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Surgeons using latest robot to treat local cancer patients

Surgeons using latest robot to treat local cancer patients

Cancer patients are set to benefit from the very latest in robot-assisted surgery after the arrival of a second machine at Southend Hospital.

Patients in need of urology procedures, which involve treating cancer, as well as disease of the kidneys, bladder, and prostate, will be cared for by surgeons at Mid and South Essex NHS Foundation Trust who now have access to the da Vinci Xi system, a state-of-the-art surgical robot.

The machine, installed during Urology Awareness Month in September, translates the surgeon’s hand movements in real time, and it can bend and rotate the surgical instruments as they perform the procedure.

Mohamed Abd Alazeez, Consultant Urologist and Robotic Surgeon, and Robotic Lead, at the Trust, said: “The new Xi robot has arms that can manoeuvre surgical instruments more easily around the patient, allowing us to carry out procedures on those with more complex anatomy and improve their care.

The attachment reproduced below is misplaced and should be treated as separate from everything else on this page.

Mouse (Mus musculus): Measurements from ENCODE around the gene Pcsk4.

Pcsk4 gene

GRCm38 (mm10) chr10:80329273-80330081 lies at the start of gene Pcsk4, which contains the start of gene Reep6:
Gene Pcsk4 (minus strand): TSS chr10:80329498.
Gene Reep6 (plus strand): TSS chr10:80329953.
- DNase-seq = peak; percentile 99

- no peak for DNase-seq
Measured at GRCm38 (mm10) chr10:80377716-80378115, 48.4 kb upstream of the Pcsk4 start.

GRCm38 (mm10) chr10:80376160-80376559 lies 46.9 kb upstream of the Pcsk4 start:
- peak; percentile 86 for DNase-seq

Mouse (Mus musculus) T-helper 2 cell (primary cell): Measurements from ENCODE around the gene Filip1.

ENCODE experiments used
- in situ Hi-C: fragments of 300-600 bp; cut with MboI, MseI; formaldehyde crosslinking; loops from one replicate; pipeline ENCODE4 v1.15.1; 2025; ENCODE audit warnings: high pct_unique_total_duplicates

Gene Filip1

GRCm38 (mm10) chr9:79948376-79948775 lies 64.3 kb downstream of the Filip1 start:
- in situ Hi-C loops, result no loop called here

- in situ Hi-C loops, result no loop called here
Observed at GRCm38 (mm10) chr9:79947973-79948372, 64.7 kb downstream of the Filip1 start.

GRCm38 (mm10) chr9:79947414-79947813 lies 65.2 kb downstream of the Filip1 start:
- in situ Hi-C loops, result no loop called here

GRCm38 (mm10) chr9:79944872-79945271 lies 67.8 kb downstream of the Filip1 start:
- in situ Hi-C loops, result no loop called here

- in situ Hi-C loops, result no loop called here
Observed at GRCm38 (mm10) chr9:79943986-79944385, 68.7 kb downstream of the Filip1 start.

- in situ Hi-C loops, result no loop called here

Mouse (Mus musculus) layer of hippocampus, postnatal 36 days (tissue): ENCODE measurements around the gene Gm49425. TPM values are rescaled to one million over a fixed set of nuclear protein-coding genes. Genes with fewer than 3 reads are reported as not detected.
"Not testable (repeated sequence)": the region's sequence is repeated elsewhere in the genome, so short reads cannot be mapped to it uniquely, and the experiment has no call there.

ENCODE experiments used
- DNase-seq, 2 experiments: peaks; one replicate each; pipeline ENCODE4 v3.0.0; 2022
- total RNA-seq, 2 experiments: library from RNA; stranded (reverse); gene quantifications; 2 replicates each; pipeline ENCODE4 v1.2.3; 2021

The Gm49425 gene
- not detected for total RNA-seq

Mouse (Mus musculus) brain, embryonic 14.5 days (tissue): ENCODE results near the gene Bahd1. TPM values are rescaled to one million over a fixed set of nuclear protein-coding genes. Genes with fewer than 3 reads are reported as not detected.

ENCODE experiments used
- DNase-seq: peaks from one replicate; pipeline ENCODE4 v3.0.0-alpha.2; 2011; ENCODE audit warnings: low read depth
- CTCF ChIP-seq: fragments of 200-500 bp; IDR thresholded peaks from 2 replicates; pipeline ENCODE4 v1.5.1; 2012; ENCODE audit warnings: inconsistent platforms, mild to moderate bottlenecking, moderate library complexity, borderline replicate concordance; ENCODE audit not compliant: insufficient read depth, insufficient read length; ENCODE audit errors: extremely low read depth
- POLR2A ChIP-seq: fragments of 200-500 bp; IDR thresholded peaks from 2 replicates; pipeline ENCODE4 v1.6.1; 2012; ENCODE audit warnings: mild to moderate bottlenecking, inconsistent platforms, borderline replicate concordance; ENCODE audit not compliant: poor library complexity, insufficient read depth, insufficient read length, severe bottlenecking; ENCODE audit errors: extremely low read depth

“Having a second robot means patients spend less time waiting to have their cancer surgery. We performed nearly 300 robotic prostatectomy, 100 robotic cystectomy and 65 robotic renal operations last year, and with the new Xi system we expect these figures to double.

“The additional machine also provides more opportunities for our surgeons to carry out new and pioneering operations, showing that we are a leading centre for cancer treatment.”

The precise nature of the instruments mean that smaller, more exact incisions can be made than if the surgery were carried out by hand, cutting down on patients’ recovery time.

Patients also spend less time under anaesthetic with the new machine, as surgical staff can easily move it into position.

Andrew Pike, Chief Operating Officer at the Trust, said: “This is the second surgical robot at Southend Hospital, while we also have a machine at Broomfield Hospital, meaning that more patients across mid and south Essex can receive advanced treatments. This will help us to drive down our cancer waiting lists and care for patients in need of urology procedures.”

While the robot is currently used for urology procedures, it is planned that it will be used to treat gynaecology and colorectal conditions in the future.

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